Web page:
Published December 20, 2015
An external threat to the homeland? A huge payday? A case of blackmail?
As it happens, none of those things is behind the improbable alliance of two of Washington’s most seasoned and sought-after political operatives, ideological opposites who squared off against each other in 2012: Matt Rhoades, campaign manager for Mitt Romney, and Jim Messina, campaign manager for the Obama-Biden re-election effort.
Rather, it’s the common goal of bringing the Olympic Games to the nation’s capital, an objective that the members of this political odd couple are hoping to achieve by donating their talents to a non-profit called Washington 2024. “I don't think there is anything Jim and I agree on except for the D.C. Olympics,” said Rhoades in an unusual joint interview with Fox News this week.
“People view Washington as a pretty partisan town,” agreed Messina, “and I think why Matt and I are working together on this is we think the Olympics can unite this city and this country behind a common unifying theme, which is sport.”
Washington has never hosted the Games and the members of Washington 2024 seem to think that the primary challenge in persuading the U.S. Olympic Committee to select the nation’s capital for the honor is the stigma associated with the polarizing partisan gridlock that has come to define official Washington.
To deal with that image problem, Washington 2024 – working with Purple Strategies, a bipartisan public affairs firm in town – has produced a two-minute video, accessible on YouTube, that strives to assure the committee that Washington is more than just an aggregation of warring parties and lawmakers.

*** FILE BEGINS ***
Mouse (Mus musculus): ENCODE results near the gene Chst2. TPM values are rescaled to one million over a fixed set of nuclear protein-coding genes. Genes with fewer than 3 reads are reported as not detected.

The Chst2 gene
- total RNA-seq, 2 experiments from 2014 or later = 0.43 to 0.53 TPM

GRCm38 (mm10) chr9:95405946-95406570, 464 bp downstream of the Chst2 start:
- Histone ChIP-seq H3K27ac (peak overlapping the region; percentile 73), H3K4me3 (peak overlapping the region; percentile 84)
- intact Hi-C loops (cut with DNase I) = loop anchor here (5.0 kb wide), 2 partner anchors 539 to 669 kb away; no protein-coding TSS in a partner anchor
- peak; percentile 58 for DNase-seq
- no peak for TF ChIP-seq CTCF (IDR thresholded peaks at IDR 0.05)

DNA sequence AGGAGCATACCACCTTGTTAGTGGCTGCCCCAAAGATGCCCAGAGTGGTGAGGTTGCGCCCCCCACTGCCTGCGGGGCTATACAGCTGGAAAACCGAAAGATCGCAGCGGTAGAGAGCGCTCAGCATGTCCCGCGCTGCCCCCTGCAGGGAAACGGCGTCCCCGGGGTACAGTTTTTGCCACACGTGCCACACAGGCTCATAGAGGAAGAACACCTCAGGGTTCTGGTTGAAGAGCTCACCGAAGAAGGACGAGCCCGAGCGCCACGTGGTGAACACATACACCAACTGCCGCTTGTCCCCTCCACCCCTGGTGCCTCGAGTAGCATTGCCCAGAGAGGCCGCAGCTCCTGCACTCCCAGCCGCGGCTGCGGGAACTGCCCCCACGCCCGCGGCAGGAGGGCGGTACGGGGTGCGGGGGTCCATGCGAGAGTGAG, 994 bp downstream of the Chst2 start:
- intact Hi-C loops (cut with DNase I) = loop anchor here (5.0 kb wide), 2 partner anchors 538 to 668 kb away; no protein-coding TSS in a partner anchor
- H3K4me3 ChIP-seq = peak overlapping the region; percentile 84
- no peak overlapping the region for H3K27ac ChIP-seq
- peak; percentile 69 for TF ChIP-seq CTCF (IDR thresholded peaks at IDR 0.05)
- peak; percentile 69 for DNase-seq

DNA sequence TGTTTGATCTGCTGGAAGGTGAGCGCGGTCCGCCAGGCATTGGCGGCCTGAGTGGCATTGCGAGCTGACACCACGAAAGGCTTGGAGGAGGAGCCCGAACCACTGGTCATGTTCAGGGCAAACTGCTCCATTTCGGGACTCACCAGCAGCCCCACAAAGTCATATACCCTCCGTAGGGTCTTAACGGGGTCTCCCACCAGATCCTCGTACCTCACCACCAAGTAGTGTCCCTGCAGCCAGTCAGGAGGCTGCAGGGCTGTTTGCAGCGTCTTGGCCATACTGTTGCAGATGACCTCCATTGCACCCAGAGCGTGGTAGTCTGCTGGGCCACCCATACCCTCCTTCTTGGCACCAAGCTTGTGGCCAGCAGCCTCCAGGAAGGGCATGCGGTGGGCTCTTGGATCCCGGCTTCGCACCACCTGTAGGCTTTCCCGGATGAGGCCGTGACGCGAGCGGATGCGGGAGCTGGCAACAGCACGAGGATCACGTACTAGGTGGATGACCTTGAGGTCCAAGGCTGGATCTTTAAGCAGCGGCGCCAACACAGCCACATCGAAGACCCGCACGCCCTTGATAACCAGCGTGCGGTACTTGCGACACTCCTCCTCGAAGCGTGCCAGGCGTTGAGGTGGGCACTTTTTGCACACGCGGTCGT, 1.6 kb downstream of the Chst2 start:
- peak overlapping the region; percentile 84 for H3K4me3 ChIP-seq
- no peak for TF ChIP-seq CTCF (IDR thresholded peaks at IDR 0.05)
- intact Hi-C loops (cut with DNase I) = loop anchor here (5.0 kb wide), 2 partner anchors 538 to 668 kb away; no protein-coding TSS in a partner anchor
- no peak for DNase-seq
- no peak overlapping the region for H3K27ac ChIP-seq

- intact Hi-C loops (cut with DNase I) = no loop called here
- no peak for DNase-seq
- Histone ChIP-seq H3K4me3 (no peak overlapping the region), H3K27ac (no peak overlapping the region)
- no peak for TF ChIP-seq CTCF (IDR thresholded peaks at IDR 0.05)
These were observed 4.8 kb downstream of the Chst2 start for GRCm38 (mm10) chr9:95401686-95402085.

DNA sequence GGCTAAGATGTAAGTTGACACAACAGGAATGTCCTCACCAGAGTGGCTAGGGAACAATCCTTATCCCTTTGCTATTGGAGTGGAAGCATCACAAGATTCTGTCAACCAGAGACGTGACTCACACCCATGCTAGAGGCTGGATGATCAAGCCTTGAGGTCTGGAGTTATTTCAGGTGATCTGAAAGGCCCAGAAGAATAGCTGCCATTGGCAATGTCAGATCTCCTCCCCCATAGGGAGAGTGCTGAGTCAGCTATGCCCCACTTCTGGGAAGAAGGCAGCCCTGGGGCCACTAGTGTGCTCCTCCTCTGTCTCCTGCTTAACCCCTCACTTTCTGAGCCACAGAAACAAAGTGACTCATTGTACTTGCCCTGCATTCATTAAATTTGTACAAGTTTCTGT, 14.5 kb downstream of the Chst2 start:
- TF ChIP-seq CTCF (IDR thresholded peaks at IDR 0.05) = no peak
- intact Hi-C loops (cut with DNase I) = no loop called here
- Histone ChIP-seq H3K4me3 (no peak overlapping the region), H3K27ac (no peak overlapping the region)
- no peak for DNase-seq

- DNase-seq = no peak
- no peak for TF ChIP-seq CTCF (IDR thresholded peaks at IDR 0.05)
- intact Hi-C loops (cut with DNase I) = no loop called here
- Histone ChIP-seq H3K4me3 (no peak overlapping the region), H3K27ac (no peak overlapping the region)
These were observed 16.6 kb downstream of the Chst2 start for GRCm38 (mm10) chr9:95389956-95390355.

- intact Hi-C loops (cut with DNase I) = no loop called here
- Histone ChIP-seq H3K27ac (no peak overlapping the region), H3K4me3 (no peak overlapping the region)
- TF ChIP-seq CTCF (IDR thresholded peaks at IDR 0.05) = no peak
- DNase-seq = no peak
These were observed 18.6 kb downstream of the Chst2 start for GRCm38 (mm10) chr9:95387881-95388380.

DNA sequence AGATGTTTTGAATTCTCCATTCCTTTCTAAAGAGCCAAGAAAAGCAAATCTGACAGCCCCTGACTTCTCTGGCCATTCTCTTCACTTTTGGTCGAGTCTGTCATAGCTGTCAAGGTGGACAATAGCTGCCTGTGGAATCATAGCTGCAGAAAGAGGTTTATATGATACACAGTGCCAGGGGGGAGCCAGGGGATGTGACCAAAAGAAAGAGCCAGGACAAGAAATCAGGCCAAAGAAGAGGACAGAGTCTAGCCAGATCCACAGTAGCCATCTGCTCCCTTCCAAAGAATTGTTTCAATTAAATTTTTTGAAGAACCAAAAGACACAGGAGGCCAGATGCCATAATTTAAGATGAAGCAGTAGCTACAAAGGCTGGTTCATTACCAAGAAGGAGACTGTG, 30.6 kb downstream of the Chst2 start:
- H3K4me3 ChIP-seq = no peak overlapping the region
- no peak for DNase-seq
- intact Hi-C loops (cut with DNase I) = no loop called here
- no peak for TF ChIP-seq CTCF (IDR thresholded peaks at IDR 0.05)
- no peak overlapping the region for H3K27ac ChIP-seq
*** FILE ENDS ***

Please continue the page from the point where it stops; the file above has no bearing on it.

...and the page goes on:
“This town is a little bit misunderstood,” says one man in the video. “You surely cannot know us by our reputation alone,” says a woman clad in – of all things – a purple coat.
Additionally, the video features prominent figures from both political parties, from former House Speaker Newt Gingrich, a Republican, to Sens. Mark Warner and Tim Kaine of Virginia, both Democrats. “We have our spats and quarrels,” says Warner. “But we find unity when it really matters,” says Rep. John Lewis, D-Georgia, an icon of the civil rights movement.
Also seen are stars from the Washington Wizards basketball team and the Capitals hockey team. The video boasts that “we are a sports town…an arts town…and a food town, too.” The website for the Washington 2024 campaign touts D.C. as the nation’s “most walkable” city.
Rhoades and Messina joke that the first hurdle, which is to get the U.S. Olympic Committee to select Washington over Boston, Los Angeles and San Francisco, is the “primary” election, and that a positive outcome there will catapult D.C. into the “general election”: the sweepstakes of 2017, when the International Olympic Committee will select one city over the many put forward by various countries.
When asked if it is Washington’s reputation as a city immobilized by partisan gridlock that most directly jeopardizes its selection by the U.S. Olympic Committee, or more practical considerations about security and sanitation, housing and transportation, the political odd couple cite the 2009 inauguration of President Obama, which drew an estimated 1.8 million spectators.
They also cite the enormous economic impact that hosting the Games would bring for D.C., far beyond the spending that would occur once the Games were underway. “You look at London in 2012 and they really renovated a bunch of their more difficult areas using the Olympics as a hub,” said Messina. “We think the Olympics can do that for the rest of the city.”
Organizers declined to share their blueprints for the Olympic Village that would be constructed, but said it would encompass such sites as Robert F. Kennedy Stadium and the Verizon Center to the National Mall. “Imagine beach volleyball in the backdrop of the Washington Monument,” said Penny Lee, a Democratic strategist working with Washington 2024. “Imagine running the marathon past the steps where Martin Luther King said, ‘I have a dream.’”